"'City of the Big Shoulders' Struggles Against Mother Nature"

Chicago's "sewer network, built and maintained by the Metropolitan Water Reclamation District of Greater Chicago, is a behemoth among urban wastewater collection systems. Girded by more than 109 miles of deep underground pipe, Chicago's massive 'Tunnel and Reservoir Plan' (TARP) ranks among the nation's largest public works projects, both in term of scale and cost, estimated at $3.58 billion."

"But questions remain as to whether -- having installed all this -- Chicago can keep up with the increasingly stringent demands of Mother Nature, especially as climate change ushers in greater weather instability marked by repeated record precipitation events.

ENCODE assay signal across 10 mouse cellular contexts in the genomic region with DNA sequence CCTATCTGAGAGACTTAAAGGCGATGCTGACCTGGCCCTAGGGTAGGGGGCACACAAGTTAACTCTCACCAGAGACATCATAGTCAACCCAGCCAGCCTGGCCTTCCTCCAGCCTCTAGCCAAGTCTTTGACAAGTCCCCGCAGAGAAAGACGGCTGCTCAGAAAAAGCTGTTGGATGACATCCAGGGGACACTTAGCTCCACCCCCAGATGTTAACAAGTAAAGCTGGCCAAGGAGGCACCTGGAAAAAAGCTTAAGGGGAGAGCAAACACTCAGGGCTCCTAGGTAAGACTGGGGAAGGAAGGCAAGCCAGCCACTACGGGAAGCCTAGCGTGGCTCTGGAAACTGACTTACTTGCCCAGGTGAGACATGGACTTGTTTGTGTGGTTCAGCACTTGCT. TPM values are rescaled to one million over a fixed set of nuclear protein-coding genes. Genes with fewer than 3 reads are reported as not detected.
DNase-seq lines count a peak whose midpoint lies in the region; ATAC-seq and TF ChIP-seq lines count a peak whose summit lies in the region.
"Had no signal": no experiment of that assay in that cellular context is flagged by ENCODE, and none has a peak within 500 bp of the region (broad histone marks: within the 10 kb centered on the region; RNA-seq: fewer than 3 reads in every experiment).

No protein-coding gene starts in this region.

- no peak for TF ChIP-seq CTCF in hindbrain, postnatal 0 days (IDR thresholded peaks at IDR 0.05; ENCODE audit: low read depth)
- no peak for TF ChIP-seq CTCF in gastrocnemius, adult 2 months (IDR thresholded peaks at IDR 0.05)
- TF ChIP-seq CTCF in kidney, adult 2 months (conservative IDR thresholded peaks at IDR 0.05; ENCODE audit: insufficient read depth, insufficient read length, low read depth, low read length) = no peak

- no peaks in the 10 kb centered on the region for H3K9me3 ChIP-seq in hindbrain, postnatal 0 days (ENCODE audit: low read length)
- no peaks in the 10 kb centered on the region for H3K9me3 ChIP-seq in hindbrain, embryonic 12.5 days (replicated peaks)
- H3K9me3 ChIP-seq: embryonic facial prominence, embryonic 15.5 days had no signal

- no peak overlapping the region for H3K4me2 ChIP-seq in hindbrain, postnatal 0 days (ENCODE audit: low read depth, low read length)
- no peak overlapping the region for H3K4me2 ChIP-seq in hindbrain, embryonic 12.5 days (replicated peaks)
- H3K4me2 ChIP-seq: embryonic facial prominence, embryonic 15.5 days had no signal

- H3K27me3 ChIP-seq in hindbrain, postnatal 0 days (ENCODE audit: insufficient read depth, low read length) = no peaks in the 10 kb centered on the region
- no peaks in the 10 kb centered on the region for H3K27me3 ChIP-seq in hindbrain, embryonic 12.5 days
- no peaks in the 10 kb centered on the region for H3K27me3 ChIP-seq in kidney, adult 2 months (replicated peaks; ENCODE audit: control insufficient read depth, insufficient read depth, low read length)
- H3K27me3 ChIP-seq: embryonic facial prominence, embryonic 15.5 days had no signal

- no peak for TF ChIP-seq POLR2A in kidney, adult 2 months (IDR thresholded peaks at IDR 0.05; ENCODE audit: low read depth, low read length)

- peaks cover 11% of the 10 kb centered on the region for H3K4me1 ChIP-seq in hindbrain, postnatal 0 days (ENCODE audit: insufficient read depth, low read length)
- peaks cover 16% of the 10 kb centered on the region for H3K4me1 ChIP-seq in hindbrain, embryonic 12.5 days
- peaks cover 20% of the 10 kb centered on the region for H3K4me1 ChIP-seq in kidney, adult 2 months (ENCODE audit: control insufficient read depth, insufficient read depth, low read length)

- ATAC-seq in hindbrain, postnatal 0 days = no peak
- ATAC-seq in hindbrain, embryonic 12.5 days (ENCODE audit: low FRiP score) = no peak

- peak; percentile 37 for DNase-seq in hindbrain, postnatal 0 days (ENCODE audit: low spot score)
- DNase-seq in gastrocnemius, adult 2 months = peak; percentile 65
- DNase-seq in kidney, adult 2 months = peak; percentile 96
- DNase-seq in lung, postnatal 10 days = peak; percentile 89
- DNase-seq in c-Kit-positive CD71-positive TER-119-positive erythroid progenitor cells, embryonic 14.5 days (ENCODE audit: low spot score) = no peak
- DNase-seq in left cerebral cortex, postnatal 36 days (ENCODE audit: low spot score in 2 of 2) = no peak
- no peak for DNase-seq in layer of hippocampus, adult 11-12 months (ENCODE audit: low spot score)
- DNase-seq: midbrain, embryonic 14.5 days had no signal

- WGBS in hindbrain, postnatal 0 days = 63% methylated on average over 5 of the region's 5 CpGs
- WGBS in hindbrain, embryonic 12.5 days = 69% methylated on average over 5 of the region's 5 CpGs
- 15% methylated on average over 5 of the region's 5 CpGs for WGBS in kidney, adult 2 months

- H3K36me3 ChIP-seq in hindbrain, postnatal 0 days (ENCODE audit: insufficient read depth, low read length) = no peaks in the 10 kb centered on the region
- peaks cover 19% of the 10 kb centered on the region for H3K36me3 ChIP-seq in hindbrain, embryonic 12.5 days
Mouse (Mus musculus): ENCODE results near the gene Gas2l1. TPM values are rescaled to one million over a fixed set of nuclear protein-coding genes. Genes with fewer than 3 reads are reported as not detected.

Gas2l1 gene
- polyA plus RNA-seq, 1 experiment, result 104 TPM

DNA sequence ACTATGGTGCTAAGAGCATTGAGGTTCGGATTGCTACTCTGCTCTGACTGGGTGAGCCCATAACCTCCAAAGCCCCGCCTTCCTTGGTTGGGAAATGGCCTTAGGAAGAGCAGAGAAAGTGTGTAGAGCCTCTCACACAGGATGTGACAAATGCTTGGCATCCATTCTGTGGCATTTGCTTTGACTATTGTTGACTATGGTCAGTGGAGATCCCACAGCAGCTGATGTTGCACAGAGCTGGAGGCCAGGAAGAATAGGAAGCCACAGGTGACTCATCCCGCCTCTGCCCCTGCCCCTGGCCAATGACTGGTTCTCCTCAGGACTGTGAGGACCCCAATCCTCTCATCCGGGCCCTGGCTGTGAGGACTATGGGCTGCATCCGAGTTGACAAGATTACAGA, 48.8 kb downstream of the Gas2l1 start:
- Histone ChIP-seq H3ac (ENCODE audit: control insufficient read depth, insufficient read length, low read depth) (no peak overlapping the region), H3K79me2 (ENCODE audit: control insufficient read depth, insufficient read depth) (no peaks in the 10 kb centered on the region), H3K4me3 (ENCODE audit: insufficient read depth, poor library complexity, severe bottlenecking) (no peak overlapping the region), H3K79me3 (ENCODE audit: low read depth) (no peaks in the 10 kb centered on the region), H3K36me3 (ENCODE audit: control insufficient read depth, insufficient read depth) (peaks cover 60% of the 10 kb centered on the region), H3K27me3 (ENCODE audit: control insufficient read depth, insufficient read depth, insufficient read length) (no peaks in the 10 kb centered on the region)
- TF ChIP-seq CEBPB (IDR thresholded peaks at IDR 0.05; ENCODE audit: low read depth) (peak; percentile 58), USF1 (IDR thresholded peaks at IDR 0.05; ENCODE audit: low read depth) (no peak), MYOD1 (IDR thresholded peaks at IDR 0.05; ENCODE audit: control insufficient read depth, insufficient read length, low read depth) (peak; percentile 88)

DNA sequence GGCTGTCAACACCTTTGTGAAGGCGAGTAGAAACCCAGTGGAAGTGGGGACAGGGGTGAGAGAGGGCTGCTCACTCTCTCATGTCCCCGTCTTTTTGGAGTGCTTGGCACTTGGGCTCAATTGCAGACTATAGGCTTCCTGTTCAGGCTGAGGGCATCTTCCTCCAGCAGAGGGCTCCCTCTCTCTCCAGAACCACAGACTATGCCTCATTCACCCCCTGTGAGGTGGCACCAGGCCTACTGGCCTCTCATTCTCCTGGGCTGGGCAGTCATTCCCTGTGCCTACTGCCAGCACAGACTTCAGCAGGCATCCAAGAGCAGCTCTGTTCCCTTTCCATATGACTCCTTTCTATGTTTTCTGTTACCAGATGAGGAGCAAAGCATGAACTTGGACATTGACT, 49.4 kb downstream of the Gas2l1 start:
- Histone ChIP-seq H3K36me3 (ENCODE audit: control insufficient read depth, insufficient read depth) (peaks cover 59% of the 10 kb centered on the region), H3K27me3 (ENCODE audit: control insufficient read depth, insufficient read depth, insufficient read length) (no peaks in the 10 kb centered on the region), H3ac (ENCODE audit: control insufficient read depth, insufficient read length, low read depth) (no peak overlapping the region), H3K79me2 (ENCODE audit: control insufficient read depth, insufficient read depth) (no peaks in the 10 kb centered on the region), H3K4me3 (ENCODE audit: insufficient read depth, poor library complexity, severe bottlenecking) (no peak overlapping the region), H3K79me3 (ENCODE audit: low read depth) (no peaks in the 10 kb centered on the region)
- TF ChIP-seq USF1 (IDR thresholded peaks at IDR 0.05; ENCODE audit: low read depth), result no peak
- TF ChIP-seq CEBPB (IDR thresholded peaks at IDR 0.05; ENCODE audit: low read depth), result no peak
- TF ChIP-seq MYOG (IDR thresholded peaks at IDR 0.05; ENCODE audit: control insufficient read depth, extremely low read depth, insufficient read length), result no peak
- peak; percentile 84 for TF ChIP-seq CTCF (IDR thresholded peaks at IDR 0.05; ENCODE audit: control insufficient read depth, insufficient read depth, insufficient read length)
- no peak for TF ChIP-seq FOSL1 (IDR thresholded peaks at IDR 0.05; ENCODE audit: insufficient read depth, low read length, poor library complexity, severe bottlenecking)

The heaviest rain in Chicago history, a 6.86-inch deluge on July 23, 2011, put its so-called Deep Tunnel system to its toughest test yet. It flunked, and sewer managers were forced to relieve flooding by opening outfalls to the Chicago River and Lake Michigan, allowing tens of millions of gallons of filthy, bacteria-laden stormwater to pour into local waterways, including along the swimming beaches that line Lakeshore Drive."

Daniel Cusick reports for ClimateWire April 4, 2012.

Source: ClimateWire, 04/05/2012